The motor vehicle operators who read books, newspapers and magazines while driving will become writers. This will lead to a craze in mobile publishing ventures. Meetings over the latest manuscript will take place in the back seat. Fresh bread will be served.

The concept is wonderful, but give a driver the ability to totally relax behind the wheel and they will. Things could get worse if the technology makes its way to other cars.
Live reviews of automobiles done by drivers (who should be driving) will hit the Facebook feeds. Other drivers will be watching them, hitting likes, hearts and angry face emojis while they take a break from the daily commute. Chaos will ensue.

The game of punch-buggy will become a contact sport with the driver being fully involved. Outweighing the offspring by a good one hundred pounds will make the simple, time tested game of just passing time into a painful proposition. When Dad comes over the front-seat head-rest and throws junior into a headlock after passing a green 1975 Super Beetle, injuries are going to occur. The car will probably be fine for a few minutes, but if junior goes for the salt-in-eyes trick, the driver will be immobilized until an eyewash station can be located.

"When dad comes over the front-seat head-rest and throws junior into a headlock after passing a green 1975 Super Beetle, injuries are going to occur." (By Mr.choppers - Own work, CC BY-SA 3.0)

The couple that is headed for the drive-theater will be inclined to avoid the double-feature and just engage the self-drive mode. Letting the car travel to a selected destination will violate distracted driving laws for both the occupants and those that encounter the couple at red lights. This will cause parents with younger children to explain the ongoing situation taking place inside the car located in the left-turn-only lane. The law of unintended consequences is an evil mistress. Shield your eyes, children. Look away.

What about families that are driving to Florida for their dream vacations at Disney? If Dad or Mom sets the self-driving mode to take them to International Drive in Orlando, how are the kids ever going to live through the disappointment of passing by the land of plastic lizards and fireworks at South of the Border? The effect on the economy will be devastating.

Setting the auto-pilot to speed past tourist traps seems like a good idea... But what will happen to the lizard tchotchke industry? (By Fuzzy Gerdes, CC 2.0)

There are so many tasks that I willingly will give up. Raking leaves. Washing dishes. Mowing the lawn. Shaving.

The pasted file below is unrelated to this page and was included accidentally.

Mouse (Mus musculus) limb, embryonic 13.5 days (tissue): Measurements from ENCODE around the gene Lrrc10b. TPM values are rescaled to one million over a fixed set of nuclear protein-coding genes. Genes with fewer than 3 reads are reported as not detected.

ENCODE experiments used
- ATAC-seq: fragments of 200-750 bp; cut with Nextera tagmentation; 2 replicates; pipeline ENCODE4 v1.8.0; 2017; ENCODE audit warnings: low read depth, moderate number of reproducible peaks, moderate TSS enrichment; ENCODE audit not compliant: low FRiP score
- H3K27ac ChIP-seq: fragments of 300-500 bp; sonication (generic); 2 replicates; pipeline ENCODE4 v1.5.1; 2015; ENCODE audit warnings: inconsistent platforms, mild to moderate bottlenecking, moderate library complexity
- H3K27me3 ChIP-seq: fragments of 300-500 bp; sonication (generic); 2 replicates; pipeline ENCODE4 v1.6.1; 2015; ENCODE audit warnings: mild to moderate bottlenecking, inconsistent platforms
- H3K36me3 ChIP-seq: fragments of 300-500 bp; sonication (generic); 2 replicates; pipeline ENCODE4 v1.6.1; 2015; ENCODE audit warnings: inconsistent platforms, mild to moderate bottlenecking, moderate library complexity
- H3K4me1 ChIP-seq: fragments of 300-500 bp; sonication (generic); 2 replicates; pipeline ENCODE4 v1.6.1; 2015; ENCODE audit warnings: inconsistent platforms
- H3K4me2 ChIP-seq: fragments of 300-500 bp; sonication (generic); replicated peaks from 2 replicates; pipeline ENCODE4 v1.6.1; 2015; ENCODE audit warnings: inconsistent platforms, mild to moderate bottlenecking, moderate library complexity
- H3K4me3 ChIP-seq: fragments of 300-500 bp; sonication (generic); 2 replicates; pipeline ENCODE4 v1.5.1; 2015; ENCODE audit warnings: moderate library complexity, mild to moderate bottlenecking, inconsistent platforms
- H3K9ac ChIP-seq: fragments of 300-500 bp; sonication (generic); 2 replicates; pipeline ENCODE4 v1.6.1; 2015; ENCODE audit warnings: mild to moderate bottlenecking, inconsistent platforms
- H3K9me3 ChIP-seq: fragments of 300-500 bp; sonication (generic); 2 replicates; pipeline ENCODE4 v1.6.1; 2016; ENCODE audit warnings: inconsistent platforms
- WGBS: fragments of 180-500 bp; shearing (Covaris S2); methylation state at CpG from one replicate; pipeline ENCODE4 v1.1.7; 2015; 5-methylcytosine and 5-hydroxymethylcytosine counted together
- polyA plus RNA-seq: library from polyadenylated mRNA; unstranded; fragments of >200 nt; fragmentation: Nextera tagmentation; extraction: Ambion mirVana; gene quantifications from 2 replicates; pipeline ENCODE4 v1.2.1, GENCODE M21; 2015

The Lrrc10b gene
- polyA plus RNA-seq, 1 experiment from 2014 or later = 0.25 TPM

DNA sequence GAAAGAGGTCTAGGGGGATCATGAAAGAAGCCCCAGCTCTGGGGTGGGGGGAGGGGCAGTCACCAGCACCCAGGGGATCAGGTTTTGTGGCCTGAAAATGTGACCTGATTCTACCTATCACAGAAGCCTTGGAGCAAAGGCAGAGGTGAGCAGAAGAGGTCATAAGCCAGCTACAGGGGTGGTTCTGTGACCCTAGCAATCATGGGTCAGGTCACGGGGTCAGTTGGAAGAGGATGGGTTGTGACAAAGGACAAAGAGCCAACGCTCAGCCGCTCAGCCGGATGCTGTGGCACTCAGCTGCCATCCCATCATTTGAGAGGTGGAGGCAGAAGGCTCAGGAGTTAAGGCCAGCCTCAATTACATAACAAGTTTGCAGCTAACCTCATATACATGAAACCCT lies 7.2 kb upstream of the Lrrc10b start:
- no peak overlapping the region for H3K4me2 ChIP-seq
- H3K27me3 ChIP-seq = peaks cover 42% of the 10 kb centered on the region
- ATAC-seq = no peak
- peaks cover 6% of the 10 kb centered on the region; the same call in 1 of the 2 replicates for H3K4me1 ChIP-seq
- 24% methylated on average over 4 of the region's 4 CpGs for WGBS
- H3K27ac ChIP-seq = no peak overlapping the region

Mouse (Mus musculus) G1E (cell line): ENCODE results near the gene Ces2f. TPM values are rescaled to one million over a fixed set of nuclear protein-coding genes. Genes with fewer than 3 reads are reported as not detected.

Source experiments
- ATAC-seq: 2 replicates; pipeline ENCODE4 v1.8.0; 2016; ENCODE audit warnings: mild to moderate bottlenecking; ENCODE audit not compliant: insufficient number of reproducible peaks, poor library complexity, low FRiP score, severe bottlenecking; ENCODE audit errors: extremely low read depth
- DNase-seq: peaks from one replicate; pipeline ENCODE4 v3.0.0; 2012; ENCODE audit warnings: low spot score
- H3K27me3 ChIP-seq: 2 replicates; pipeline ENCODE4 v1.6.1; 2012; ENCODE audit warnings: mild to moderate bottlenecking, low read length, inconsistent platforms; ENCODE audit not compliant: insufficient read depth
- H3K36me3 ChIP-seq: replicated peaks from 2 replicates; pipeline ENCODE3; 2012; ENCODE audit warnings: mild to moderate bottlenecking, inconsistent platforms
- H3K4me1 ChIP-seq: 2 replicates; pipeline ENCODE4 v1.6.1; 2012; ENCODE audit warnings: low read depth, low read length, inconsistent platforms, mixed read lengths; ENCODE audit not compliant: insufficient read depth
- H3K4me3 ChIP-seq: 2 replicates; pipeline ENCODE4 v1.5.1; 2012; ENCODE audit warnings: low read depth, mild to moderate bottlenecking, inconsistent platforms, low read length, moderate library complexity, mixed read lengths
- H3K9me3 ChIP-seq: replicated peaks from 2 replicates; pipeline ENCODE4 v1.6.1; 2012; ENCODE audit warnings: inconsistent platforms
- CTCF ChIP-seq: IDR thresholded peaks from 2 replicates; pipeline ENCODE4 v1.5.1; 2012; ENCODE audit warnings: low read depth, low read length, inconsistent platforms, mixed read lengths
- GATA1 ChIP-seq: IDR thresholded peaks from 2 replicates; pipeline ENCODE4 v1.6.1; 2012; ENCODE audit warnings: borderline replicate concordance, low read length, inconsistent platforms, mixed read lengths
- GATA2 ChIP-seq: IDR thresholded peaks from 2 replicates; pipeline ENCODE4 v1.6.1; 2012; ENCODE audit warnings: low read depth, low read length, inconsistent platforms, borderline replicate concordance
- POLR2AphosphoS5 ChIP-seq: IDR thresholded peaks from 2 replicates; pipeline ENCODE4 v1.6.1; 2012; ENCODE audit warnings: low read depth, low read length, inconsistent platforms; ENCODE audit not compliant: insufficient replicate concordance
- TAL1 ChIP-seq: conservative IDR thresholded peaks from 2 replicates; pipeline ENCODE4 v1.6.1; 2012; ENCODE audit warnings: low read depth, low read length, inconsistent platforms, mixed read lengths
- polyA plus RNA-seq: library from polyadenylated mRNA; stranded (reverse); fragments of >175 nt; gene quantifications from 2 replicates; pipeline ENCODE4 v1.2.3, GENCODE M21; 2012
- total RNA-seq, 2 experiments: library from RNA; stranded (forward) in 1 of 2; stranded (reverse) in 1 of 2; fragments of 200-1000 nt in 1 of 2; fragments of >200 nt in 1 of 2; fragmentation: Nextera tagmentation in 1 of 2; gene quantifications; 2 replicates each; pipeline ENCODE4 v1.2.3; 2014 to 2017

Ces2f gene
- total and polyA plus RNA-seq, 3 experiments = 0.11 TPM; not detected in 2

Where are the great minds that should be focusing on a lawnmower that will do the entire lawn without my involvement? Doesn't that seem like a better place to start? Safeguards would need to be in place, of course. There are many places the technology should be focused before putting other motorists’ safety at risk.

Arguments can be made that this type of technology has and is being used in air travel. I can see that. But the skies above us, as busy as they are, are wide open spaces with people on the ground watching each aircraft quite carefully. It is a different set of circumstances.

Cars are subject to pedestrians, potholes and obstacles that can enter the chosen path in an instant. Additionally, who do you charge with operating under the influence if the driver has imbibed a little too much? I suppose when they realize the blue lights are behind them, they will need to engage in the driving process in order to pull over for their field sobriety testing.

Defense attorneys will still make billions as they pummel the cop on the stand with questions like; Did you see him/her driving before you stopped the vehicle? Do you know for sure that my client was not ACTUALLY driving the car when you stopped it? The list of issues could go on forever.

Who's driving this thing, anyway? (By Flckr user jurvetson (Steve Jurvetson). CC BY-SA 2.0)

I like the process of driving a car. I want to make decisions and I want those decisions to be based on what I see in front of me. The weather conditions. The potholes in the asphalt. The volume of traffic.

I like the feeling of my heart rate rising when I am surprised by lane-changing morons and jackasses that brake at the last moment. If I am going to crash, I want to have some input just prior to impact. Give me the chance for a last ditch effort to save myself from a catastrophe. Let me have the experience of the sole of my Red Wings slamming down the middle pedal as if it might make a difference in the outcome. I like that.

Plus, my dad prays for me daily and he has given me a great rate on my accident policy.

Somebody get to work on that lawnmower idea. I am available for beta testing.